There is no question that medical devices save countless lives, but is insecure design or deployment of these devices putting patients at risk? Join us for an in-depth presentation on a three year research project that shows numerous medical devices and healthcare organizations are vulnerable to direct attack vectors that can impact patient safety and human life. Medical devices touch almost every one of us, whether through personal experience or that of a close friend or family member. They save countless lives and ensure a better quality of life for many. Although medical devices are key to quality care and undergo rigorous testing, many are not sufficiently tested for adversarial resiliency. Some question whether our dependence on these life-saving medical devices has grown more quickly than our ability to secure them.
- Cyber-Security Risks Associated With Medical Devices
- Opportunities To Address Risk During Medical Device Lifecycle
- Working Group & Federal Agency Response To Medical Device Security
About Scott Erven
Scott Erven is an Associate Director at Protiviti. He has over 15 years of information security and information technology experience with subject matter expertise in medical device and healthcare security. Scott has consulted with the Department of Homeland Security, Health and Human Services, Food and Drug Administration and advised national policymakers. His research on medical device security has been featured in Wired, Forbes, BBC and numerous media outlets worldwide. Mr. Erven has presented his research and expertise in the field internationally. Scott also has served as a subject matter expert and exam writer for numerous industry certifications. His current focus is on research that affects human life and public safety issues inside today’s healthcare landscape.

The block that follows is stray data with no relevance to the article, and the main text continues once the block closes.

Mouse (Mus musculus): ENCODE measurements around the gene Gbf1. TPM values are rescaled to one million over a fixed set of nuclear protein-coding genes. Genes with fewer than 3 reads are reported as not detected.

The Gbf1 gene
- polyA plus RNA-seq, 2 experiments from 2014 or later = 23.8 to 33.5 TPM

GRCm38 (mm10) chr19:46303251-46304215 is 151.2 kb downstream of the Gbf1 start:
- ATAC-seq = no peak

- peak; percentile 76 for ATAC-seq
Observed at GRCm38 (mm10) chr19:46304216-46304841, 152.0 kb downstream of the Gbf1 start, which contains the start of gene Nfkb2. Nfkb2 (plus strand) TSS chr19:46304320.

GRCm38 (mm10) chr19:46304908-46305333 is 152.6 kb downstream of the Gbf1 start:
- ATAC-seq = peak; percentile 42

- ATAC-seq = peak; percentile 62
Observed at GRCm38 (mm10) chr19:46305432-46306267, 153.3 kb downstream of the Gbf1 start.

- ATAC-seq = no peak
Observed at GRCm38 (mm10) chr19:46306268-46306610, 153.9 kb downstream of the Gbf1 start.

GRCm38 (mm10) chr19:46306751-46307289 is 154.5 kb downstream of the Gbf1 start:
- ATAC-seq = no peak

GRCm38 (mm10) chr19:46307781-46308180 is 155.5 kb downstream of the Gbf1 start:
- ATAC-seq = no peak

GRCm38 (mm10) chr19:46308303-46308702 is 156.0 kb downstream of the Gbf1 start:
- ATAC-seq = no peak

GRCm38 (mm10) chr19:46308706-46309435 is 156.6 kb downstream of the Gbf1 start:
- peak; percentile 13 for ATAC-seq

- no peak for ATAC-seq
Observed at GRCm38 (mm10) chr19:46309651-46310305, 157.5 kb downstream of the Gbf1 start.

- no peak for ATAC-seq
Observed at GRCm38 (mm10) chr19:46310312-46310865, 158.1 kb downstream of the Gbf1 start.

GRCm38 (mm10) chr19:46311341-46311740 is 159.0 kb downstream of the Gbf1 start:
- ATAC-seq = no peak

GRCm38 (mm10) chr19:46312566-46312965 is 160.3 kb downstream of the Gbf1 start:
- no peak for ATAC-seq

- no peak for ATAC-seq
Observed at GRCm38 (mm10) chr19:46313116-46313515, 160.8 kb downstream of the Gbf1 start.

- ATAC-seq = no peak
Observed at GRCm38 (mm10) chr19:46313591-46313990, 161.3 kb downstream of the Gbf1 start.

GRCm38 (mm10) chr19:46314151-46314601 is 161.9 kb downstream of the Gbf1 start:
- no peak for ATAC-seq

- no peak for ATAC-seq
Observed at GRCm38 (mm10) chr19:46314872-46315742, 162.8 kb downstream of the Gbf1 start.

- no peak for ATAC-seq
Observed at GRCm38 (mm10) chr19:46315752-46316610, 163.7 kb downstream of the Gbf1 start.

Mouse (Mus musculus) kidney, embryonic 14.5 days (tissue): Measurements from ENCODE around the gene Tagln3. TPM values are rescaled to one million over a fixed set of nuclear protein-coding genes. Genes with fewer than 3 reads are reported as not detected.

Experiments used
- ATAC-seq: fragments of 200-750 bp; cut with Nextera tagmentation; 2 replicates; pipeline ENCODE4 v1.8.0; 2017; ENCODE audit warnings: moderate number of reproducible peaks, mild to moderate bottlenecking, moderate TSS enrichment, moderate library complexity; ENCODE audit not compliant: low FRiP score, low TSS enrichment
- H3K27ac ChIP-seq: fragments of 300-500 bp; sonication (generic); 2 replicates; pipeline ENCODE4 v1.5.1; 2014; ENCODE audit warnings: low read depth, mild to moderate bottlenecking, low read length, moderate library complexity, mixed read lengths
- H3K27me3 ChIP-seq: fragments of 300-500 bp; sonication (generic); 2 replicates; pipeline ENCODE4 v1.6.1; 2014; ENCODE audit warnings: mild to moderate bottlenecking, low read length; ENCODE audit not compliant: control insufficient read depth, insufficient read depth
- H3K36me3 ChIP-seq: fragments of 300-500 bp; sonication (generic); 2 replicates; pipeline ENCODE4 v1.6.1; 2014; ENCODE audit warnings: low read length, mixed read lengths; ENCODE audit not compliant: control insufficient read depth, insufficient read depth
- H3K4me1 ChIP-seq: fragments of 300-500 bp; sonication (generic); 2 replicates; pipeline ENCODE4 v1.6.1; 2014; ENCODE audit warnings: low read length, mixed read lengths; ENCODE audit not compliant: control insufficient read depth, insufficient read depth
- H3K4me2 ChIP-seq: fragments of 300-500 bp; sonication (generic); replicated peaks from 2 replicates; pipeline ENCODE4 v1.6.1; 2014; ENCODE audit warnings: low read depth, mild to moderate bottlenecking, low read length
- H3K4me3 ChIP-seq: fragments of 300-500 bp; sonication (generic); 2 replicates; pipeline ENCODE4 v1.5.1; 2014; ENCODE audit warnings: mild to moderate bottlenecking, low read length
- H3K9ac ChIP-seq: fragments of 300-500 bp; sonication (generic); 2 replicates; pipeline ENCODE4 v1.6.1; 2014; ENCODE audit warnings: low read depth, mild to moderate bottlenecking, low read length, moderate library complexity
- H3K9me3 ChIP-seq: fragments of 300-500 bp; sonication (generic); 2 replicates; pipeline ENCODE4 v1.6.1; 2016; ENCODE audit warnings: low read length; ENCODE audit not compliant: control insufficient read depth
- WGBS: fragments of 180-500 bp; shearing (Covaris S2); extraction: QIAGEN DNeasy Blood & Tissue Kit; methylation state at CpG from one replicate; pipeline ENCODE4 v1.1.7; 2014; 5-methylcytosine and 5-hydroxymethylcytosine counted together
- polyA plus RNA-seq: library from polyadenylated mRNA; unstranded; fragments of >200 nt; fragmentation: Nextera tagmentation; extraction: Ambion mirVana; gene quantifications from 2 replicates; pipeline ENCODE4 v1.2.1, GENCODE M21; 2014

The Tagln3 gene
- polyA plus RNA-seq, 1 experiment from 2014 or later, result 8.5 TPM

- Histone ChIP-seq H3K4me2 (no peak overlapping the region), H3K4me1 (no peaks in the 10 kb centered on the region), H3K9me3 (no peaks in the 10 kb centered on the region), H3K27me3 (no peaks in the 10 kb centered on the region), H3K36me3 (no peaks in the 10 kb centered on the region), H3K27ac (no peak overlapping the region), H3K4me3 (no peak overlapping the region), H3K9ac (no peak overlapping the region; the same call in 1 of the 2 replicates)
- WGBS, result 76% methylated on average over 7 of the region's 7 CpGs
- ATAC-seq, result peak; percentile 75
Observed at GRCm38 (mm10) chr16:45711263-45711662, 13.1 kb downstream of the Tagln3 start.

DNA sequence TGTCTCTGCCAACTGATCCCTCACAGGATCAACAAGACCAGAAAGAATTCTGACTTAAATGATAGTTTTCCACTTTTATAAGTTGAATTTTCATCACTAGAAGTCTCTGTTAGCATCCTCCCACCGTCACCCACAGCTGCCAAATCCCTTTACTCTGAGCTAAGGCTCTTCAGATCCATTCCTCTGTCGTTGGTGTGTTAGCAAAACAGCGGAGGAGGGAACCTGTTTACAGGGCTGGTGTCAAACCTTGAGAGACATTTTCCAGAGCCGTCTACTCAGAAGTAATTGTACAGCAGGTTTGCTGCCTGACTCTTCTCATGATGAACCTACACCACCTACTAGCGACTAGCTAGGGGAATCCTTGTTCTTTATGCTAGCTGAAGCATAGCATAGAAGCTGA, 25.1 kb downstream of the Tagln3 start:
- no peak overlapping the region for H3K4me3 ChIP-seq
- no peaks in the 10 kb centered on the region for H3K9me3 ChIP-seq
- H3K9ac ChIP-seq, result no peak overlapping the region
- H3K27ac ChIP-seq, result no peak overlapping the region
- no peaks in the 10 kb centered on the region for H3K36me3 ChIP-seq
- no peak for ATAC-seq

About Adam Brand
Adam Brand has more than 12 years’ experience in information technology and security. He is an Associate Director with Protiviti, where he has assisted companies in resolving major security incidents and maturing their information security programs. Adam has been heavily involved with the “I am The Cavalry” movement, a group of researchers focused on information security issues that can affect human life and safety. He has recently focused on medical device security and is actively engaging with healthcare organizations on this issue.